How to turn my client-side DOM manipulations into DOM-patch aware manipulations?

I want to accomplish something similar as Phoenix.LiveView.JS, per the docs:

While these operations can be accomplished via client-side hooks, JS commands are DOM-patch aware, so operations applied by the JS APIs will stick to elements across patches from the server.

so I wonder, what’s the “trick” that makes LiveView.JS DOM-patch aware?

Because I want to use this “trick” for my own client-side DOM manipulation. I searched the source code for a while but I did not find the mechanism by which JS.operations are able to be DOM-patch aware.

Some alternatives that serve a similar purpose but feel too blunt for me:

  • phx-update="ignore": This is easy, it works mostly, but I don’t like it because the children cannot leverage LiveView events, it also feels clunky to sprinkle the HEEX template with this directive.
  • cloning nodes inside onBeforeElUpdated (docs): I don’t like this, there’s very little documentation about how the cloning function should work. It is also a tricky operation, if you clone a node then it might discard any LiveView operations that should have been applied to the node and its subtree. On top of that, it becomes necessary to “mark” with an HTML attribute the nodes that would get cloned.

It might be referring to the morphdom patching. In livebook, they set attributes and ask morphdom to leave 'em alone.

2 Likes

I was also wondering how LiveView JS commands could achieve “DOM-patch aware” DOM manipulations, so I just tried to read the source code of liveview js lib a few days ago. And here is my understanding:

When LiveView executes a JS command on the client-side, for example, a JS.set_attribute operation, it not only sets the attribute of that specific element, but also puts some private information into the element properties. It is shown in the code snippet below in the DOM.putSticky function:

And you can also inspect these private properties in Chrome DevTools.

All these executed JS commands will be stored in this phxPrivate.sticky property, so that when DOM-patching happens, these DOM changes made by JS commands will remain intact.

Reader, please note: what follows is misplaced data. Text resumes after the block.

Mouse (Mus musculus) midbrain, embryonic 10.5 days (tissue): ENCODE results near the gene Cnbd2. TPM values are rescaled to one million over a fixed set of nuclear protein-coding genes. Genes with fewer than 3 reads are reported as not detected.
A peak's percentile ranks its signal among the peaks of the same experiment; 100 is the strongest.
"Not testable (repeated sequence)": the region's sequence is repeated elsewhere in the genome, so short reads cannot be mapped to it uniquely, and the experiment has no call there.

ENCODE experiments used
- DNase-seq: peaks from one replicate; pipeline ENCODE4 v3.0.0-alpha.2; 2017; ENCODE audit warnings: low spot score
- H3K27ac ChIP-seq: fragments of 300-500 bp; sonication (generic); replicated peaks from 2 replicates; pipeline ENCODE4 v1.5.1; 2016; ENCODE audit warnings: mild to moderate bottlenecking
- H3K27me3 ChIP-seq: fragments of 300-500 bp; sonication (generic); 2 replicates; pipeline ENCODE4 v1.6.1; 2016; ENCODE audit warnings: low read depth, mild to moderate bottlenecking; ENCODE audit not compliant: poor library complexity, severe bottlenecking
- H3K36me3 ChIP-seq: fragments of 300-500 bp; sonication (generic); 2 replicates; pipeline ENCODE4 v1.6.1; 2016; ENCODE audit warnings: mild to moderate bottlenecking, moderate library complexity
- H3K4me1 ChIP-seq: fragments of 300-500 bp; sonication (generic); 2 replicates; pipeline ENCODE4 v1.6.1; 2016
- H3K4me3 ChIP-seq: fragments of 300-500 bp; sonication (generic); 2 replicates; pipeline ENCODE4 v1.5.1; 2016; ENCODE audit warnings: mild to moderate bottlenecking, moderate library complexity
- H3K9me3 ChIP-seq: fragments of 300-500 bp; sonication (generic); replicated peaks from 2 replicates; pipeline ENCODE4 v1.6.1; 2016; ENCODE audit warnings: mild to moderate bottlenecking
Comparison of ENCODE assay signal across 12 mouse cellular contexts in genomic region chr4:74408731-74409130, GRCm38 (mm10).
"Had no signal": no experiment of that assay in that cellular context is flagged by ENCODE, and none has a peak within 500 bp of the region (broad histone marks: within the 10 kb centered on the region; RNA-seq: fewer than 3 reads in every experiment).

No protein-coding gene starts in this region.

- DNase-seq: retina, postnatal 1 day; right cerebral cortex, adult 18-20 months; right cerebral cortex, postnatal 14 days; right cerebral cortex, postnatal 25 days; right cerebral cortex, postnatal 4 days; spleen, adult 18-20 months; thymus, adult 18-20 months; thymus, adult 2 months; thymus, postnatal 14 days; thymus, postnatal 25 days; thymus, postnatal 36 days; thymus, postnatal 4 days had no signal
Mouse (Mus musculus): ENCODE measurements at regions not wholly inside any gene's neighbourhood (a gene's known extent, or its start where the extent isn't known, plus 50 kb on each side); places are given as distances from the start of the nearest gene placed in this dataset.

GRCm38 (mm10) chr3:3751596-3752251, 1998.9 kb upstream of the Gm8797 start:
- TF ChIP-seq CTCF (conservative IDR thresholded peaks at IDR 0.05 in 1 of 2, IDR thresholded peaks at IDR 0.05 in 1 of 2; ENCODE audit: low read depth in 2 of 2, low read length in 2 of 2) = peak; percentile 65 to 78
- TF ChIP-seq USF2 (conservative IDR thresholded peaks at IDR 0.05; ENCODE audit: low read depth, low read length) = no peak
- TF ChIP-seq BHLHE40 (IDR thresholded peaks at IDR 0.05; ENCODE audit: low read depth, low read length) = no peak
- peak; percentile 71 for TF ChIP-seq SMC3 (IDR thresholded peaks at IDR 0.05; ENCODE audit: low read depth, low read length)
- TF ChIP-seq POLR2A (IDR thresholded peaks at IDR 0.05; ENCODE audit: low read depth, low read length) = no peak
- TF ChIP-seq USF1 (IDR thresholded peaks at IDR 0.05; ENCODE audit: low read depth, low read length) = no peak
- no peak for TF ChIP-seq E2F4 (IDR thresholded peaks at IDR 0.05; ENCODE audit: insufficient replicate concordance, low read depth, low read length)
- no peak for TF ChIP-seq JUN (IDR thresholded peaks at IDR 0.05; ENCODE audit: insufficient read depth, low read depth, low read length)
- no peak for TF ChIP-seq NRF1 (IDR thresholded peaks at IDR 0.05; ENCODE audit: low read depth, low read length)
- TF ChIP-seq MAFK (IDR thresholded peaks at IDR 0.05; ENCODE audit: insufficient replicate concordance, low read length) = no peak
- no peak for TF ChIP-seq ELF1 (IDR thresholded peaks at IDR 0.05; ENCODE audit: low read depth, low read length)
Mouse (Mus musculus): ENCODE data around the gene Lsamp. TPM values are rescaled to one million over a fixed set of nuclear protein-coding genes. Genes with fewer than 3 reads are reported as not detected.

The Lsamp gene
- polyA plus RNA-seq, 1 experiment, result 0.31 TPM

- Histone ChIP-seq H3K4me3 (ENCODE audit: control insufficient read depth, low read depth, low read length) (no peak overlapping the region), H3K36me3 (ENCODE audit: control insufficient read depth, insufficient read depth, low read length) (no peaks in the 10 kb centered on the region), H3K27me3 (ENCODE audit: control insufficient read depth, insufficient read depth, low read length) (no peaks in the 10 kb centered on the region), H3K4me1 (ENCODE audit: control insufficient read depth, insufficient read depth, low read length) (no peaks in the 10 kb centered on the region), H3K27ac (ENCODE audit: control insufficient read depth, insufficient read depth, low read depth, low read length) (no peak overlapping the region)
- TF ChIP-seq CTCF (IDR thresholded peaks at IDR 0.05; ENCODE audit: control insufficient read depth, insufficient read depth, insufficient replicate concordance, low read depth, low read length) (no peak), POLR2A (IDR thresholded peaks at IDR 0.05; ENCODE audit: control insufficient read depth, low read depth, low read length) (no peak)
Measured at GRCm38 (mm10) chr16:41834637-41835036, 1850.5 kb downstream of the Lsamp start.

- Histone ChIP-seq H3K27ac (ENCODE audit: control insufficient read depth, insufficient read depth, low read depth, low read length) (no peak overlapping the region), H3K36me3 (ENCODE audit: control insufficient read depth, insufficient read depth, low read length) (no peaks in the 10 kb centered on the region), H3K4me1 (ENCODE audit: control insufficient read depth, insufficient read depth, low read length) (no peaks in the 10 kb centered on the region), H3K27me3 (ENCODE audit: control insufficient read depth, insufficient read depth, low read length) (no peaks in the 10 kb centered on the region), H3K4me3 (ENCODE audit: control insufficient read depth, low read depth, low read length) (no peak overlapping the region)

So if you want to achieve something similar to JS commands, here is a kind of tricky approach: just executing LiveView JS commands from JavaScript. Here’s how you can do it:

In your heex template, store JS commands in a data attribute:

<div id="my-element" data-js={JS.set_attribute({"aria-expanded", "true"})}>
</div>

And on the JavaScript side:

let liveSocket = new LiveSocket()

const el = document.getElementById("my-element")
liveSocket.execJS(el, el.dataset.js)

I think this approach is also used in GitHub - fly-apps/live_beats

1 Like

oh cool, I did not know onBeforeElUpdated was a function from morphdom, I will explore morphdom.

thanks! Looks like JS commands create a bit of an array structure, going to explore execJS next to see how that gets managed. The docs mention execJS for a brief second.

I wonder then, if I can simulate phxPrivate.sticky property with my own DOM changes, maybe not. Will investigate.

JS commands are great but right now they are heavily lacking any kind of node-creation, I am taking a similar approach to alpine of writing a <template> tag and then using Node.cloneNode, so DOM patches from the server clears my cloned nodes, even for unrelated changes because the client-side cache of the DOM does not account for my cloned nodes, as I understood from this explanation.